Hearing For Central Park 5 Victims

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“Even Donald Trump exploited them by taking out full page ads in the major newspapers calling for the return of the death penalty for their case just to promote his own name," adds Omowale Clay.

[New York City]

There's a big support rally for the Central Park 5 victims Monday here in New York.

“In 1989, without any physical evidence, the NYPD and the District Attorney's office, namely former ADA and fiction crime writer Linda Fairstein, railroaded five young boys to further their own careers," says Omowale Clay. "They spent a total of forty years in prison. Today Police Commissioner Raymond Kelly and the Bloomberg administration continue to stone-wall justice and reparations for these victims of the criminal justice system."

Omowale Clay is the spokesman for these victims.

The men collectively known as the “Central Park 5” will move on in their quest for justice and reparations on Monday, October 29, 2012 at 2:30 PM, in a Hearing in front of Magistrate Judge Ronald Ellis, Courtroom 18D, 18th floor, in the United States Court House on 500 Pearl Street, Downtown NYC.

Twenty three years ago, April 19, 1989, the five innocent Black and Latino teenage boys were captured and arrested by the New York Police Department (NYPD) for the rape and beating of a White woman. She was an investment banker jogging in Central Park. Before they went to trial, newspaper headlines and television news broadcasts condemned them. They were convicted and spent from 6 to 13 years in prison. This case is reminiscent of the Scottsboro Boys in Alabama 1931.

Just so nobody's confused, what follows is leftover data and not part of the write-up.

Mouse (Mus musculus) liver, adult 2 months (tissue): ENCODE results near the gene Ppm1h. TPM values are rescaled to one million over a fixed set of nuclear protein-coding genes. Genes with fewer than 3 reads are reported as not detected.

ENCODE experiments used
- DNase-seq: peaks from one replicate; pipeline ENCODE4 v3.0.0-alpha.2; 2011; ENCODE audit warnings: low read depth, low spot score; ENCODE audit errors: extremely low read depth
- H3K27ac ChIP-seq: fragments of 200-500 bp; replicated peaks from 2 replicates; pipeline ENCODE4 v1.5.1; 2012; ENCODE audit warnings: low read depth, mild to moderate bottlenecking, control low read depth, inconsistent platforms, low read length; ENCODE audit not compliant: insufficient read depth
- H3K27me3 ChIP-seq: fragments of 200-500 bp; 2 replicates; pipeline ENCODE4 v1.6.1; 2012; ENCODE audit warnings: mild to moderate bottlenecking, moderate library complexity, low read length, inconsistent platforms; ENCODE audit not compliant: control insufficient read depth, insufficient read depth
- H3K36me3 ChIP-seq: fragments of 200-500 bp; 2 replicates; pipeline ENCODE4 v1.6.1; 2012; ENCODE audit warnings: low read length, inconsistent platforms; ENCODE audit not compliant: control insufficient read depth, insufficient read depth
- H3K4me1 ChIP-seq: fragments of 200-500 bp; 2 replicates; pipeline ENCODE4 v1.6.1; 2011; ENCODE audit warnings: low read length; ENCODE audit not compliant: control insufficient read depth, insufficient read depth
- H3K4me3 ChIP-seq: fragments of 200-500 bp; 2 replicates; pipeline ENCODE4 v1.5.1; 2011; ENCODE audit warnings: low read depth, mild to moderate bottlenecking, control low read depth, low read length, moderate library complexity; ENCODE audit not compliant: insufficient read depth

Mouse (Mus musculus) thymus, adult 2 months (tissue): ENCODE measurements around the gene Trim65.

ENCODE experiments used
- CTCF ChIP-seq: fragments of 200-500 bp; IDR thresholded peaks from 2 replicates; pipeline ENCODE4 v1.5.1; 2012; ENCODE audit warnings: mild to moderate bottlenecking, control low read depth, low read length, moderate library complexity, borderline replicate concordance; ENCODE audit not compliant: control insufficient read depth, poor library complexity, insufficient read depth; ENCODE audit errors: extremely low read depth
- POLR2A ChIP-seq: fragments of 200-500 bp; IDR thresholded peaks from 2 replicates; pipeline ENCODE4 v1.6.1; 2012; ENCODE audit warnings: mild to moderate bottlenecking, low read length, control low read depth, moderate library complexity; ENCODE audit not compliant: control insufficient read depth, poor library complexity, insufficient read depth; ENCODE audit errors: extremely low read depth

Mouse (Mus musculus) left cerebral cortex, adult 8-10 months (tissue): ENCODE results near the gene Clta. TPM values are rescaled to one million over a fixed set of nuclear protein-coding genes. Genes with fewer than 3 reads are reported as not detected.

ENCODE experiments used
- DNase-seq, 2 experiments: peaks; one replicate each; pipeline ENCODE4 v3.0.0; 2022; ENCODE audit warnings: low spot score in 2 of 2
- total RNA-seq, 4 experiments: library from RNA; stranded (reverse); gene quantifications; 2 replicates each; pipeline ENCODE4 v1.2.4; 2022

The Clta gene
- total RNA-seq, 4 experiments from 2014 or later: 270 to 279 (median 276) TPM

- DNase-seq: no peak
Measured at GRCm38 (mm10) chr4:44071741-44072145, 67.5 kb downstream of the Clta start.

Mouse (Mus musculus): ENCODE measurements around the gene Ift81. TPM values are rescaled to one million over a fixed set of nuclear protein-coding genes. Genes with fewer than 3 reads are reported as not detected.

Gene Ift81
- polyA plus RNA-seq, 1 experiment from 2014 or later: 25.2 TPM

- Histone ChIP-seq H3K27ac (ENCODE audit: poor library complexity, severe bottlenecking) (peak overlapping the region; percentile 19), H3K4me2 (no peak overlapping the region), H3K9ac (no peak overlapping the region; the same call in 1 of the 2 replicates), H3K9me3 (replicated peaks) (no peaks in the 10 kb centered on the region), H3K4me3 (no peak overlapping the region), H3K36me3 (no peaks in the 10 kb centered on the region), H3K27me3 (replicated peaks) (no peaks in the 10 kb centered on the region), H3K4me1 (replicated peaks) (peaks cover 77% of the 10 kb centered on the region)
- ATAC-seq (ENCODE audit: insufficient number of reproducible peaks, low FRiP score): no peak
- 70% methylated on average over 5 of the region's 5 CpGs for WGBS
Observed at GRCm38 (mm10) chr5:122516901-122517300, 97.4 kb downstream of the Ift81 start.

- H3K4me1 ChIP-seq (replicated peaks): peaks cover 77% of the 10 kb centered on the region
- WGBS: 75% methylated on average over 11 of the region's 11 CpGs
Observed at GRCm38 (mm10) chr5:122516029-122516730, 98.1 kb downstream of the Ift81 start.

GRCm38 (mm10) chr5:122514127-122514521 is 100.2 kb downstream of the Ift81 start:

“I was fourteen years old,” Raymond Santana recalled during a previous Justice Rally for the Central Park 5. “They called us animals 'wilding', but we knew we were innocent and we held our heads up. We lost many years and we are still trying to catch up. This is not just about us, Sean Bell, Timothy Stansbury and Eleanor Bumpers were murdered by police. There are a lot more people going through what we did.”

“Even Donald Trump exploited them by taking out full page ads in the major newspapers calling for the return of the death penalty for their case just to promote his own name," adds Omowale Clay. "The police knew they were innocent but they never really investigated the crime. Any Black or Latino boys would do. Matias Reyes, serving time for another rape and murder committed after the jogger attack, finally confessed to the crime in 2002. His was the only DNA found at the crime scene. The damage done to these men must be repaired now. We demand justice. We can not let them criminalize our youth without a fight. We are all the Central Park 5.”

“We were exonerated and we want compensation for the years they stole from us,” Kevin Richardson, who could barely speak through his tears, recalls. “It's unusual to see a grown man cry, but we have been through so much. It was torture. We are putting our lives back together and taking care of our families. Thank you all for standing by us.”

Kharey Wise, who spent 13 years in prison, made a brief statement thanking all the people who supported them through the years.

The civil case against New York City for the wrongful conviction of the Central Park 5 has been stalled for over eight years by foot-dragging city attorneys. Justice for these innocent young men is long overdue.


"Speaking Truth To Empower."



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